Lounging at home in the living room with the family? That includes your dog too! Why not sew this highly recommended Simplicity pattern, 2771, Unisex child's, teen's and adults' tops and pants and top for dog in three sizes?
Can’t you see a family photo of everyone around the fireplace (including the dog) wearing pajamas from this pattern in red plaid?
thepattyc made two pairs of the men's pajama bottoms. Her son is 6'4", but she didn't have to add any additional length to the pants. But, she says, “The star of the show is my dog. I have a short-haired Chihuahua and he has no fur under his front legs or tummy. Therefore, warm attire is critical for him living in the Northeast. I used the leftover flannel from a pair of my son's pajamas and made the dog a little coat.”
thepattyc’s short-haired 6 ½ lb. Chihuahua, Junior, in Simplicity 2771
thepattyc also made 2 pairs of the men’s pajama bottoms.
Don’t feel like sewing for the whole family? How about for yourself and your pooch?
Simplicity 4316 Misses and Dog Accessories
And there are so many options for hats!
Want just your dog to be the center of attention? How about sewing Simplicity 2740 Dog Bonnets in 3 Sizes?
You’ll have so many people stopping to say, “What a cute dog!”
lauramae highly recommends this pattern, one which she sewed for her dog Tino.
Tino in his hat from Simplicity 2740.
She gives a hint to manage the model that might be a wee bit squirmy: “As you are perfecting fit, and each time you put the bonnet on his/her little head, make sure to reward with a treat! Positive reinforcement is a fabulous thing and really works!”
How about a nice coat to go with that hat?
Vogue 8312 Dog’s Coat
FranVan highly recommends Vogue 8312, and ShastaKatt rated it “Easy & Great for Beginners.” FranVan says, “It was an easy pattern without too many steps. The largest size wasn't large enough for an 80 lb. greyhound, so I modified it the second time around.”
Want a pattern that’s really versatile? Try McCall’s 5776! You not only get patterns for dog coats but also one for a scarf and legwarmers.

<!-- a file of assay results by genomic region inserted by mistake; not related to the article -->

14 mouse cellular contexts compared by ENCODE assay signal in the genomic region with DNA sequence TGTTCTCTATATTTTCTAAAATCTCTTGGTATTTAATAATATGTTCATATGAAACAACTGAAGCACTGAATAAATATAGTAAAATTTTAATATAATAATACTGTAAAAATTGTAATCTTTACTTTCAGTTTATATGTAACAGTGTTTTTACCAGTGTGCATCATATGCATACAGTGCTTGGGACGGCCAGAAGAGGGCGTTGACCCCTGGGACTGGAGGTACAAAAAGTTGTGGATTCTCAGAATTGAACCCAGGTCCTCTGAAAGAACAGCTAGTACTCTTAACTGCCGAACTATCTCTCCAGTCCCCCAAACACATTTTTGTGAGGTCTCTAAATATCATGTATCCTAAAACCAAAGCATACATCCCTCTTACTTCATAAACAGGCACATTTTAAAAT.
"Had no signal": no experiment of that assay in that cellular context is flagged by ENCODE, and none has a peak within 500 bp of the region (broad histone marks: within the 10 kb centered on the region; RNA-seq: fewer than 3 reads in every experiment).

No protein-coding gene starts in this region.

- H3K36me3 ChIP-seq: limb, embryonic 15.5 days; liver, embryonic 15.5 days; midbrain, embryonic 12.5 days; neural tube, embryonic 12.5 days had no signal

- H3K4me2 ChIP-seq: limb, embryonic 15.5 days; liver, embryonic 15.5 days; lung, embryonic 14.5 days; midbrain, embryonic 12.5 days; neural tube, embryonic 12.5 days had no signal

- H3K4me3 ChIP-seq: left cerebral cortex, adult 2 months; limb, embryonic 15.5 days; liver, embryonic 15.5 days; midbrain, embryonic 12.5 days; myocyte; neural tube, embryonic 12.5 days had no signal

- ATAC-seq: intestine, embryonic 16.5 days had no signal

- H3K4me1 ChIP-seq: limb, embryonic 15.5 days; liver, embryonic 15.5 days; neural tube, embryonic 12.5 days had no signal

Perhaps Fifi or Dutchess is too small to be walking around, especially in the big city. There are a few great patterns for carriers.
McCall’s 6621 Dog Hoodie, Harness, Leash, Carrier and Carrier Tote
Kwik Sew 3311 Pet Jacket, Dress and Carrier
I don’t mean to leave out our other favorite companion, the cat! But cats aren’t as willing as dogs to wear costumes (although I was able to put a sombrero on my kitty long enough to snap a picture and sing the first few lines of "Cielito Lindo").
But they do love to play and snuggle. Kwik Sew 3642 satisfies both these needs.
Kwik Sew 3642 Tunnels, Snuggle Sack, Placemat & Toys
By the way, it’s wanted by 9 members and owned by 4.
And when a kitty is not sleeping, playing, snuggling, eating, and keeping your house safe from bad critters, she’s…sleeping, so you need to make the perfect place for her to rest in the perfect fabric and perfect colors.
Kwik Sew 3357 Crafts Pet Pillows, Jackets & Toys (Wanted by 4 members and owned by 8!)
Of course, your dog will want to sleep there also, so why don’t you make him one too?
McCall’s 6455 Dog Bed In 3 Sizes, Leash, Case, Harness Vest and Coat
And if you don’t find something you want, like all PR members, you can draw on your creativity and draft your own pattern.
Here are some items that PR members have created and reviewed.
Claverie created this Collapsible Pet Bowl.
JETrinity sewed this Small Cat Bed (model: Smoky). Note the pet-appropriate fabric.
When you see the contentment in an image like the one above, you know that it is worth all the hard work you put in!
See more pet patterns.
See more dog patterns and reviews.
Talk about sewing for dogs.
Talk about sewing for cats.
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|New Patterns from Sewaholic,Colette,Lily Bird Studio,PatternRunway and Little Lizard King||By DianeSev on 3/22/13 1:08 PM
We’ve got new patterns to announce and new pattern companies too!
Sewaholic Patterns 1301 Robson Coat
Sizes: 0-16 (all sizes are included in one pattern)
Skill Level: Advanced
Every woman looks amazing in a classic trench coat! This is a feminine take on the traditional military trench, with rounded edges for a softer look.
Description: Trench coat features rounded collar and lapel, princess seams, and front pockets. Double-breasted with storm flaps and epaulettes for a classic look. Coat is unlined, with inner seams bound with bias tape for a clean finish. Closes with buttons and a fabric tie belt to create an hourglass silhouette.
Recommended Fabrics: Light to medium weight woven fabrics such as cotton twill or canvas, cotton nylon blends, gabardine.
See more Sewaholic patterns.
Colette Patterns 1025 Laurel
Skill Level: Beginner
Looking for a stash-buster that will work with a wide range of fabrics and nearly any print? This chic and simple shift dress is easy to sew, astoundingly versatile, and comfortable to wear year-round. This pattern is so versatile! It features 4 versions and an e-book gives you nine more downloadable variations!
See more Colette patterns.
Pattern Runway is a little pattern boutique selling patterns to craft your own fashionable garments at home. With a contemporary fit, detailed instructions that are easy to follow that enable you to construct a professional looking garment.